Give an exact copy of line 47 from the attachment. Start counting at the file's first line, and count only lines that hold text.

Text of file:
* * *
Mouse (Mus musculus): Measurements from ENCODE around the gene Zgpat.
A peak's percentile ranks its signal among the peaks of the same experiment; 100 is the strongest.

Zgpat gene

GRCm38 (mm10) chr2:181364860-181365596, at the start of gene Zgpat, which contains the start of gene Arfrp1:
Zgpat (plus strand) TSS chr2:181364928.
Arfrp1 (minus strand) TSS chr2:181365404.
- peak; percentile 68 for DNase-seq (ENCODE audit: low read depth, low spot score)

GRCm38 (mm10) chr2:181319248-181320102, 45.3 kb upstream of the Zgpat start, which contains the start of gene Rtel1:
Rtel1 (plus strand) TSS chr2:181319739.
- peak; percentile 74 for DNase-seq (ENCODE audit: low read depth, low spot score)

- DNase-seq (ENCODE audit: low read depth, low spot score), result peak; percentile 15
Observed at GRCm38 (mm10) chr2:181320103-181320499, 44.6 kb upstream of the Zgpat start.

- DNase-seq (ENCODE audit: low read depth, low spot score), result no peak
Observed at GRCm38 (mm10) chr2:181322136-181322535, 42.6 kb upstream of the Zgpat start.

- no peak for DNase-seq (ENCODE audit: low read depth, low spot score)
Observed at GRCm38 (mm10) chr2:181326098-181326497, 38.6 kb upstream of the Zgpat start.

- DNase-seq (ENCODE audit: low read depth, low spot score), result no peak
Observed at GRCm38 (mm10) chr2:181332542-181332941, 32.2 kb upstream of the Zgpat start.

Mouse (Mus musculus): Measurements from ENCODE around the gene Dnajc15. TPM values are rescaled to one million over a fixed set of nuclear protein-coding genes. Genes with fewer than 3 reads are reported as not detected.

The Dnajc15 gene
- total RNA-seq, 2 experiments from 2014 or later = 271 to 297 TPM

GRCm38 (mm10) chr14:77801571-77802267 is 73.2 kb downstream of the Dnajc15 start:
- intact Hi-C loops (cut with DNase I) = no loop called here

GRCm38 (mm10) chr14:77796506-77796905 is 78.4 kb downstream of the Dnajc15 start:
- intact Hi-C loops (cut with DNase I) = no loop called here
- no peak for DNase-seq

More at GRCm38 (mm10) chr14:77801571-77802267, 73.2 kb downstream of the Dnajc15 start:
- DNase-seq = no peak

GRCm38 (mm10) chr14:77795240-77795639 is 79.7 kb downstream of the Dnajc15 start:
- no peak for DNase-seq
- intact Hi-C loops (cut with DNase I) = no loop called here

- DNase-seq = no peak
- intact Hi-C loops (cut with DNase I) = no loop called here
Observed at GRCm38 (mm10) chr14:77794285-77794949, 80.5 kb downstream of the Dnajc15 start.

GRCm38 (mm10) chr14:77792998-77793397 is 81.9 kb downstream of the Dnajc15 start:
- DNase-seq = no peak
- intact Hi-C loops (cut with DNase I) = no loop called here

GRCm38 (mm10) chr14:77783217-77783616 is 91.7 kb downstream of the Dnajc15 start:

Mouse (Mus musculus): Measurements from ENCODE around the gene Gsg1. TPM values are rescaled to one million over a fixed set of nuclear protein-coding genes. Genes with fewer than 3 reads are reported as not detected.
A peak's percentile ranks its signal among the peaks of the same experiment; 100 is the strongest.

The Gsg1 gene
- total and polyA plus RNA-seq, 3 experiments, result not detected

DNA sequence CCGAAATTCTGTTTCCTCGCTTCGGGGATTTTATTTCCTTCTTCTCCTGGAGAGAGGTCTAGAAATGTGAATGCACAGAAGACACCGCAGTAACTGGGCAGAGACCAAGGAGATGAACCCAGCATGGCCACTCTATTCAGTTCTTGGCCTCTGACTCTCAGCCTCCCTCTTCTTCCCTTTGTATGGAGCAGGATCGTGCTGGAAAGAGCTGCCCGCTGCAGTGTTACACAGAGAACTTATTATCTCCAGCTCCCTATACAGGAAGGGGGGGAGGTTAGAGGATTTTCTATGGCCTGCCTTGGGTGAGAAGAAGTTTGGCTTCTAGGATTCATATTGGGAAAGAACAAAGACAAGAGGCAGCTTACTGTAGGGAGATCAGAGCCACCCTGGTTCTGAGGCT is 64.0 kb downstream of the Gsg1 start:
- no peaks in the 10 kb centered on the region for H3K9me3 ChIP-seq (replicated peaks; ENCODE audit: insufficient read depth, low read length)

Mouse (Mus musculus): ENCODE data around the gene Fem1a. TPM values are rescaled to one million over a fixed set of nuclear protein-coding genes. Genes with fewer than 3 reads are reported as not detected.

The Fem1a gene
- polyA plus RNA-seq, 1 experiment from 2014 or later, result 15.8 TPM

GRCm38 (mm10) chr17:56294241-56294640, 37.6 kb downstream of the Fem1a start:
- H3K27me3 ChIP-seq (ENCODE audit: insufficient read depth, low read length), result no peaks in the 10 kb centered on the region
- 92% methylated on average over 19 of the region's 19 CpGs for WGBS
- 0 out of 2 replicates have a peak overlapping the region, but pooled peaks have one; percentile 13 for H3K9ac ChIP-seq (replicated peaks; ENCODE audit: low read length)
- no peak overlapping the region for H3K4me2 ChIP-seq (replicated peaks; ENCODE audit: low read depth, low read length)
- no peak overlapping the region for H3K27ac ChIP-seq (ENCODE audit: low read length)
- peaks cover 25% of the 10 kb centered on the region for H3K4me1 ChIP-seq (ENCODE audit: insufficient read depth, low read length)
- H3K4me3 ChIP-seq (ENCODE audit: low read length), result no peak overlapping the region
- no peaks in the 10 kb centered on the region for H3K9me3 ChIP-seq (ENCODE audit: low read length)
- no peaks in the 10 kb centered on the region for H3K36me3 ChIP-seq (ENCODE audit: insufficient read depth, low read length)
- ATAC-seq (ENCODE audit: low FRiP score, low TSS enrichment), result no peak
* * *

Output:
- polyA plus RNA-seq, 1 experiment from 2014 or later, result 15.8 TPM